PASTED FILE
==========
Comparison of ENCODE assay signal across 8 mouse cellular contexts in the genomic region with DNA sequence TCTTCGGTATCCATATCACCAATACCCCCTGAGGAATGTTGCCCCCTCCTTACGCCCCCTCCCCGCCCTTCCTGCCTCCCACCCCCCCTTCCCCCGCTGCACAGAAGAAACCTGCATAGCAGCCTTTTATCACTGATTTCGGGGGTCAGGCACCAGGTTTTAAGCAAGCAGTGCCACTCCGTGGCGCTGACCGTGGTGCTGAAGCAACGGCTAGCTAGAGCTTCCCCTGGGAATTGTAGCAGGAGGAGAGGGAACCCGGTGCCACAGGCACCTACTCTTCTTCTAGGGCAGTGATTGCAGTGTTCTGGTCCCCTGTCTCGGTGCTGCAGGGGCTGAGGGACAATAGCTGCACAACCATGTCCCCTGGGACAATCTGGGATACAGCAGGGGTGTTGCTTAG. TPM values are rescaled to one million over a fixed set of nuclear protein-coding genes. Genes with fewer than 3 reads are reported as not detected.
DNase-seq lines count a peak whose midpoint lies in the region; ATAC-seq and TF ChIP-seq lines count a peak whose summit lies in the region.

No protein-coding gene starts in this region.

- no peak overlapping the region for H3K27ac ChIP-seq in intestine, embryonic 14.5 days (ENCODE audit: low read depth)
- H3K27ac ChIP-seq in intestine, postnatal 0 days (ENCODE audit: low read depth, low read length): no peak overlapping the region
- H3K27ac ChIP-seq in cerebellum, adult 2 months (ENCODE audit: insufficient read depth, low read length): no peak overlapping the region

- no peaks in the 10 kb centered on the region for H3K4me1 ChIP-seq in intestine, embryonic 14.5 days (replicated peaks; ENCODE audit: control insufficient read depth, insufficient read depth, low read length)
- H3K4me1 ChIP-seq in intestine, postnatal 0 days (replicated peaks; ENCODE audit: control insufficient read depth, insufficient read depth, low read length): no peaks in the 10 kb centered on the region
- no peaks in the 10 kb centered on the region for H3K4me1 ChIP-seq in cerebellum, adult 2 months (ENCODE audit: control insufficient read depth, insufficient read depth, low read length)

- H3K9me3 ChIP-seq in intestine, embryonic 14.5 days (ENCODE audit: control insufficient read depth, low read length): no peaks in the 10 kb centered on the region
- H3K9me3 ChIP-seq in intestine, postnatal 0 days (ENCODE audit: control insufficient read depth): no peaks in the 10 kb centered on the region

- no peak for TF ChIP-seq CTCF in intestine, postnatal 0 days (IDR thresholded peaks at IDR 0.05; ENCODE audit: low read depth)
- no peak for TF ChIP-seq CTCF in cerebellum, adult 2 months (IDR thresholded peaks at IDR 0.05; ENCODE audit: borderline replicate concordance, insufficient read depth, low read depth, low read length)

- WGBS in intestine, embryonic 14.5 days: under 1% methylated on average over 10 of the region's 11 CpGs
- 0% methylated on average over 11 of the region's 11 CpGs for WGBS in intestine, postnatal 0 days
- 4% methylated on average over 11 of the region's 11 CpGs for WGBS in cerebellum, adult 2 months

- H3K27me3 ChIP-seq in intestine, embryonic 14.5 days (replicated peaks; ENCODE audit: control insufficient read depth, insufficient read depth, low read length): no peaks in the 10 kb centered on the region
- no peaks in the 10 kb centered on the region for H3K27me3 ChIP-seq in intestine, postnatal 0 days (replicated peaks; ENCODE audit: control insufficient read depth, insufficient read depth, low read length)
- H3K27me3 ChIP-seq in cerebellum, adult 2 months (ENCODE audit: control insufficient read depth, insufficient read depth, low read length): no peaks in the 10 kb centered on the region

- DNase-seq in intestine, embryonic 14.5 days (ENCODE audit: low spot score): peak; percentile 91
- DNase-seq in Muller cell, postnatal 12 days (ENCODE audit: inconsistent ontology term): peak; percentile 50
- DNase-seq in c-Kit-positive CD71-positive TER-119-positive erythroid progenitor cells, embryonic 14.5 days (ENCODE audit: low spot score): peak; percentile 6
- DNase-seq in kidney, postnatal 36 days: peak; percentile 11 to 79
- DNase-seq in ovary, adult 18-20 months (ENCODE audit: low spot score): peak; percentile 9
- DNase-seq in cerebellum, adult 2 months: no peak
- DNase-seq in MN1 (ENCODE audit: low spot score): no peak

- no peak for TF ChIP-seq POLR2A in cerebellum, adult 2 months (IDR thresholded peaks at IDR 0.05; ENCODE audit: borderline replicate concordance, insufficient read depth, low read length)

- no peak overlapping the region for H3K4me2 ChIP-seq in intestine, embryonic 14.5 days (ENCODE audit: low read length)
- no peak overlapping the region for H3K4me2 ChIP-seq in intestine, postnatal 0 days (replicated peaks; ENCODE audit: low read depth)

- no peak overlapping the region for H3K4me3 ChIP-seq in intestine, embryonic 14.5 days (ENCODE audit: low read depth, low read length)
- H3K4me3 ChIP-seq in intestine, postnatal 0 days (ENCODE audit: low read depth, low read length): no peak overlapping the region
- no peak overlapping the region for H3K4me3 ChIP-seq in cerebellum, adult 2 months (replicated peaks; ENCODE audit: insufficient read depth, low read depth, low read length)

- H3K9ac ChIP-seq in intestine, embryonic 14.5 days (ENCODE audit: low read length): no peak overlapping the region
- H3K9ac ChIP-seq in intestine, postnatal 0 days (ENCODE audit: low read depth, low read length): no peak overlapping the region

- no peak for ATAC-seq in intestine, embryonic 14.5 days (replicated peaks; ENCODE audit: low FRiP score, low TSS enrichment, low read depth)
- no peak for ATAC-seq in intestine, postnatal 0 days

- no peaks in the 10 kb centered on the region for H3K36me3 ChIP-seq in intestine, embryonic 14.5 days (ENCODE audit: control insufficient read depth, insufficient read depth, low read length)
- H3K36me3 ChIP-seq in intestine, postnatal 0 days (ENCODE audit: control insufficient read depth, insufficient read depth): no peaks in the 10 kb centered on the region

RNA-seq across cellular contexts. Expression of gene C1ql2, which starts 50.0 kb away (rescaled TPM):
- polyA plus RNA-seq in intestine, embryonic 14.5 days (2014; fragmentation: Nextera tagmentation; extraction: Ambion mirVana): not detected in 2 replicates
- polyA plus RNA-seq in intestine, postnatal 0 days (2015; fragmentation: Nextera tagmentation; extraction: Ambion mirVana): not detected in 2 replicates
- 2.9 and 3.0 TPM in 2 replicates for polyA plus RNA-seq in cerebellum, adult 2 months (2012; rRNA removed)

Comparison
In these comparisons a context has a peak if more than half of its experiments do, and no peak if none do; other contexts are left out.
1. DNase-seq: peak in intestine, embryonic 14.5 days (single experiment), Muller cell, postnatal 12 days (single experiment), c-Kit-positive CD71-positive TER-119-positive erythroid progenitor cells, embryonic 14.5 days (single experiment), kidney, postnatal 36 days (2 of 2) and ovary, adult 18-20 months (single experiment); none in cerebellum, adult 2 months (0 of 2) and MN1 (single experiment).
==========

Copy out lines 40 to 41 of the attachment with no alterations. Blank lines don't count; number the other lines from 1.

- polyA plus RNA-seq in intestine, embryonic 14.5 days (2014; fragmentation: Nextera tagmentation; extraction: Ambion mirVana): not detected in 2 replicates
- polyA plus RNA-seq in intestine, postnatal 0 days (2015; fragmentation: Nextera tagmentation; extraction: Ambion mirVana): not detected in 2 replicates